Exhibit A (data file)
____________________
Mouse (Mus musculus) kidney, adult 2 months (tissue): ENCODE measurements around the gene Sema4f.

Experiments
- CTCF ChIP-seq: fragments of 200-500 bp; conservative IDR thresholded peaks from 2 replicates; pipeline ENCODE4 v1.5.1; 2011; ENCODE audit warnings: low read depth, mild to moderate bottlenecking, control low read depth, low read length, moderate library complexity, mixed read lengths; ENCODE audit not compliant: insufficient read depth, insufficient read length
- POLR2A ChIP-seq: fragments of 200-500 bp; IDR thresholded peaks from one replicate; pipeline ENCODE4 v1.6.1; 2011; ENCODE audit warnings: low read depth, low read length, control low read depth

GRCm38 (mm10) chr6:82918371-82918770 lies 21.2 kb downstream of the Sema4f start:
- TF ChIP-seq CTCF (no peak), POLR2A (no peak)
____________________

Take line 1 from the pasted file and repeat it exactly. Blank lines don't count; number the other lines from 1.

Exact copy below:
Mouse (Mus musculus) kidney, adult 2 months (tissue): ENCODE measurements around the gene Sema4f.